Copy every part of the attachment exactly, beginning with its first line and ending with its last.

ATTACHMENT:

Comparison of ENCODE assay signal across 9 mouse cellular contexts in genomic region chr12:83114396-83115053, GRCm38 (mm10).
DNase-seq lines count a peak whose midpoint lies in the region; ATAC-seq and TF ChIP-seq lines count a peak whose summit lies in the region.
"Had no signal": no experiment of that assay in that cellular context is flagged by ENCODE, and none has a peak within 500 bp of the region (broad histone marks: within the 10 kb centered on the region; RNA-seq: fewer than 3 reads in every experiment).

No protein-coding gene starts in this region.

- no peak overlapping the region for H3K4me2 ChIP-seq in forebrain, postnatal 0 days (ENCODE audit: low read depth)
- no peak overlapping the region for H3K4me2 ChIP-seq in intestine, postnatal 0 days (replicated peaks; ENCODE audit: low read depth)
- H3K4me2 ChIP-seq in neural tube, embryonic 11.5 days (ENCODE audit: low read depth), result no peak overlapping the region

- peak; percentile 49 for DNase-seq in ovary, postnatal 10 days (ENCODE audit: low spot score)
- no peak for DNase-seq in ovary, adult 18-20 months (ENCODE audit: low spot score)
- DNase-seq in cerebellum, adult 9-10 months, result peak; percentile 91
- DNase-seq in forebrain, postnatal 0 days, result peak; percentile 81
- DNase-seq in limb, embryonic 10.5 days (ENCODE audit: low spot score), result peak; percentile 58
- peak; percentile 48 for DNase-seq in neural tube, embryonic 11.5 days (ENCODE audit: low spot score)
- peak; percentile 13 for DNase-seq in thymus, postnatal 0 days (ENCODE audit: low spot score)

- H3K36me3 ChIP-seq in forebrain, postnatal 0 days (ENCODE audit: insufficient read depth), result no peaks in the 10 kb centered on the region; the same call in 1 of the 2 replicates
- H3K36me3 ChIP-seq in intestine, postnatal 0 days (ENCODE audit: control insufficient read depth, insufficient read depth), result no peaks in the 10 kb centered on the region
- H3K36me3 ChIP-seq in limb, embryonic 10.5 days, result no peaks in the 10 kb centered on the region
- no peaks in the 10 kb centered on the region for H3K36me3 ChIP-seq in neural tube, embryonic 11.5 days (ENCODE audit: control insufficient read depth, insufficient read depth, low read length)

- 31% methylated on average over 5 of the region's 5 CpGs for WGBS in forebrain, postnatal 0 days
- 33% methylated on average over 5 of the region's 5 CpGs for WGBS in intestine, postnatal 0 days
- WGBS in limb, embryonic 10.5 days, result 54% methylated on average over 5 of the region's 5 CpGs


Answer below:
Comparison of ENCODE assay signal across 9 mouse cellular contexts in genomic region chr12:83114396-83115053, GRCm38 (mm10).
DNase-seq lines count a peak whose midpoint lies in the region; ATAC-seq and TF ChIP-seq lines count a peak whose summit lies in the region.
"Had no signal": no experiment of that assay in that cellular context is flagged by ENCODE, and none has a peak within 500 bp of the region (broad histone marks: within the 10 kb centered on the region; RNA-seq: fewer than 3 reads in every experiment).

No protein-coding gene starts in this region.

- no peak overlapping the region for H3K4me2 ChIP-seq in forebrain, postnatal 0 days (ENCODE audit: low read depth)
- no peak overlapping the region for H3K4me2 ChIP-seq in intestine, postnatal 0 days (replicated peaks; ENCODE audit: low read depth)
- H3K4me2 ChIP-seq in neural tube, embryonic 11.5 days (ENCODE audit: low read depth), result no peak overlapping the region

- peak; percentile 49 for DNase-seq in ovary, postnatal 10 days (ENCODE audit: low spot score)
- no peak for DNase-seq in ovary, adult 18-20 months (ENCODE audit: low spot score)
- DNase-seq in cerebellum, adult 9-10 months, result peak; percentile 91
- DNase-seq in forebrain, postnatal 0 days, result peak; percentile 81
- DNase-seq in limb, embryonic 10.5 days (ENCODE audit: low spot score), result peak; percentile 58
- peak; percentile 48 for DNase-seq in neural tube, embryonic 11.5 days (ENCODE audit: low spot score)
- peak; percentile 13 for DNase-seq in thymus, postnatal 0 days (ENCODE audit: low spot score)

- H3K36me3 ChIP-seq in forebrain, postnatal 0 days (ENCODE audit: insufficient read depth), result no peaks in the 10 kb centered on the region; the same call in 1 of the 2 replicates
- H3K36me3 ChIP-seq in intestine, postnatal 0 days (ENCODE audit: control insufficient read depth, insufficient read depth), result no peaks in the 10 kb centered on the region
- H3K36me3 ChIP-seq in limb, embryonic 10.5 days, result no peaks in the 10 kb centered on the region
- no peaks in the 10 kb centered on the region for H3K36me3 ChIP-seq in neural tube, embryonic 11.5 days (ENCODE audit: control insufficient read depth, insufficient read depth, low read length)

- 31% methylated on average over 5 of the region's 5 CpGs for WGBS in forebrain, postnatal 0 days
- 33% methylated on average over 5 of the region's 5 CpGs for WGBS in intestine, postnatal 0 days
- WGBS in limb, embryonic 10.5 days, result 54% methylated on average over 5 of the region's 5 CpGs